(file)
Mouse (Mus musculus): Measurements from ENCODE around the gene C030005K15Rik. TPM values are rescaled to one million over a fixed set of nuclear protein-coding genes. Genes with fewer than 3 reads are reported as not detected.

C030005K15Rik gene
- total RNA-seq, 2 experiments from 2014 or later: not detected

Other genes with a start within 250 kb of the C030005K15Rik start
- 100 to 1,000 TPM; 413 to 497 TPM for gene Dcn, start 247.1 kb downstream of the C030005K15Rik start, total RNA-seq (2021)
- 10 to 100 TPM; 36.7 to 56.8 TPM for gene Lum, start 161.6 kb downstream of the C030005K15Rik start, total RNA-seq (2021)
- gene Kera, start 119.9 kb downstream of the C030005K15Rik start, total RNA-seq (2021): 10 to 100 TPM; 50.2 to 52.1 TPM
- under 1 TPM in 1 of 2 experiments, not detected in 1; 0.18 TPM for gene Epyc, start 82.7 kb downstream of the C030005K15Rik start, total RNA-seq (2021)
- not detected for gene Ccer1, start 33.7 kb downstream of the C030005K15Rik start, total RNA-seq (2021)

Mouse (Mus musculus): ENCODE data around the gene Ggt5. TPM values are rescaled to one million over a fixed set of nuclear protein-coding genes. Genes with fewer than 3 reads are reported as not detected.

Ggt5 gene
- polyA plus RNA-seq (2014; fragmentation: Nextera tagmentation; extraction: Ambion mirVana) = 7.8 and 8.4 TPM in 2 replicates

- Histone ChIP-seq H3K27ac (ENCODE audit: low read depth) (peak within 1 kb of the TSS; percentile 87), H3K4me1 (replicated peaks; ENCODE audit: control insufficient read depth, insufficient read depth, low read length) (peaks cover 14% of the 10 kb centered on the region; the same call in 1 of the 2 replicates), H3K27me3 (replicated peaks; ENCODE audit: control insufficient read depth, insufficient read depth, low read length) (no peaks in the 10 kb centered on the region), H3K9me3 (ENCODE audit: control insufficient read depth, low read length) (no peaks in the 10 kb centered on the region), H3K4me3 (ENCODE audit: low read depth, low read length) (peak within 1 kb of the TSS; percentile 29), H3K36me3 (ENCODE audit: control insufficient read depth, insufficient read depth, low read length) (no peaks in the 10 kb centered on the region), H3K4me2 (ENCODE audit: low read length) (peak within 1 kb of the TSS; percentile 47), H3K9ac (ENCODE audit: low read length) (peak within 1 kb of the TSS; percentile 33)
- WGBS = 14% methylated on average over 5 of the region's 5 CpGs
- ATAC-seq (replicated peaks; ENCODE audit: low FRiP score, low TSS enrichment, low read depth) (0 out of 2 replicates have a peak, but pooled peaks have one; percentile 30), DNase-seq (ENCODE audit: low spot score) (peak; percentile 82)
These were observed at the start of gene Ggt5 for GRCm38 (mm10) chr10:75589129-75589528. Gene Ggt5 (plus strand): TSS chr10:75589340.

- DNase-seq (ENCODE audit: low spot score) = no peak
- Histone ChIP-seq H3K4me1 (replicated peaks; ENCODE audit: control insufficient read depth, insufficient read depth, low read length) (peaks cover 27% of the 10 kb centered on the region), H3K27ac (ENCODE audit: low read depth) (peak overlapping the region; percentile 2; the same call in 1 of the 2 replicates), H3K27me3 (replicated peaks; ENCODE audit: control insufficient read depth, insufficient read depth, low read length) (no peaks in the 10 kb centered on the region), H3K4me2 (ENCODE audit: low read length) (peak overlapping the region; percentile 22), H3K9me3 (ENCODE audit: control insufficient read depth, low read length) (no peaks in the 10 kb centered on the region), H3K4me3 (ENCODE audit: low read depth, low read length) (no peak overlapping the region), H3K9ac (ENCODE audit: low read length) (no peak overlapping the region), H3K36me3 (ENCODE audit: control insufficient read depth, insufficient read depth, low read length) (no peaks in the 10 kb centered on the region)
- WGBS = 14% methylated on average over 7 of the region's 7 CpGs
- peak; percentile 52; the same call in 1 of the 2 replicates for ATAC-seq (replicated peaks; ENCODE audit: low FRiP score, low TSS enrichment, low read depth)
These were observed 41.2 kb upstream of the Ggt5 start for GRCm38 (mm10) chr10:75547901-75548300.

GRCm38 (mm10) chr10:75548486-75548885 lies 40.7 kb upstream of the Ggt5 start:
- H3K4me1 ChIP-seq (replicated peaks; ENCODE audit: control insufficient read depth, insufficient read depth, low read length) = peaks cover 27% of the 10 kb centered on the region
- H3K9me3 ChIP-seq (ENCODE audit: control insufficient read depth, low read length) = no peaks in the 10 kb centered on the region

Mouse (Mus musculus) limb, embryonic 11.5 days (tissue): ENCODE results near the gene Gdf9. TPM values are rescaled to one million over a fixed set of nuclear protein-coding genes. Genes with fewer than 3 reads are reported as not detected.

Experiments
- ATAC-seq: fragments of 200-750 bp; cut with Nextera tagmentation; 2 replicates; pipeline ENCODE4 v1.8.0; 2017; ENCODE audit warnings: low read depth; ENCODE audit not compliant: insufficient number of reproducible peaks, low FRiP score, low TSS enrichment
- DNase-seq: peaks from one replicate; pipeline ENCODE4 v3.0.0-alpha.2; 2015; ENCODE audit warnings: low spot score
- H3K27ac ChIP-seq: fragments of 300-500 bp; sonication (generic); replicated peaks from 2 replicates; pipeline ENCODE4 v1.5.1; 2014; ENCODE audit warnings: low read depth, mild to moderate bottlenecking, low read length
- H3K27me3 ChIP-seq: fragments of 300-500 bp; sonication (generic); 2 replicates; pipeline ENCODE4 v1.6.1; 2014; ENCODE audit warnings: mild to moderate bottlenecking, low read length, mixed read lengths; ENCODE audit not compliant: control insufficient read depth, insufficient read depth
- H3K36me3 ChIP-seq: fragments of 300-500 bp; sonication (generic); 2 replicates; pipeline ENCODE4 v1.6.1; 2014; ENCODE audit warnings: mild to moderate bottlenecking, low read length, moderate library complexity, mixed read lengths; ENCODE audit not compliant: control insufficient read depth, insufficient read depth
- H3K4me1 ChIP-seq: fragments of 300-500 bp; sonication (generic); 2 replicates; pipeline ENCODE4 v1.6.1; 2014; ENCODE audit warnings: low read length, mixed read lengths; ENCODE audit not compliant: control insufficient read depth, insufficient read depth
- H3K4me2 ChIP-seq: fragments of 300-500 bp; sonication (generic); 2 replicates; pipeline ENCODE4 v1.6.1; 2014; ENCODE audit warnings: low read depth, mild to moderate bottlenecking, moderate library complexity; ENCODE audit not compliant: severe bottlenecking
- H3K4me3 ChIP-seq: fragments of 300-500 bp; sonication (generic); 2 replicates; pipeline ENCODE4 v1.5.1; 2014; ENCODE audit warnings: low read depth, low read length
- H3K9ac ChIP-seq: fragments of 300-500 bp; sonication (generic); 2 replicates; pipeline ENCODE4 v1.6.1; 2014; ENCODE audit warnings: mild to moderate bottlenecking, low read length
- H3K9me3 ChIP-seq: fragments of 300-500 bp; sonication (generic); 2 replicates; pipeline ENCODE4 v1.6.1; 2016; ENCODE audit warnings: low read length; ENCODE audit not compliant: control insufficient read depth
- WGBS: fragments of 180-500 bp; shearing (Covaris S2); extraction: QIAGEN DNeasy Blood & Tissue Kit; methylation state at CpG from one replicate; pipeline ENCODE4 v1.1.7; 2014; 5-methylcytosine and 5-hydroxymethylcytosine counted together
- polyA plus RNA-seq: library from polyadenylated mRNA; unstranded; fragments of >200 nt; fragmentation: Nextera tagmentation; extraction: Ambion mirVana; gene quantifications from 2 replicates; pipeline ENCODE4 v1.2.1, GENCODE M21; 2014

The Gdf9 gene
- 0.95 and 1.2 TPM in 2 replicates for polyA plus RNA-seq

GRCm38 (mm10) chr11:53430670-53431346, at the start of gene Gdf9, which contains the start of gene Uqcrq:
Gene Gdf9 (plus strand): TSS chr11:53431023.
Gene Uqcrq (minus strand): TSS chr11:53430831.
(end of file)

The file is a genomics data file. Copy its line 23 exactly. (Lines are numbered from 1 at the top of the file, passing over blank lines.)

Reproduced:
- H3K4me1 ChIP-seq (replicated peaks; ENCODE audit: control insufficient read depth, insufficient read depth, low read length) = peaks cover 27% of the 10 kb centered on the region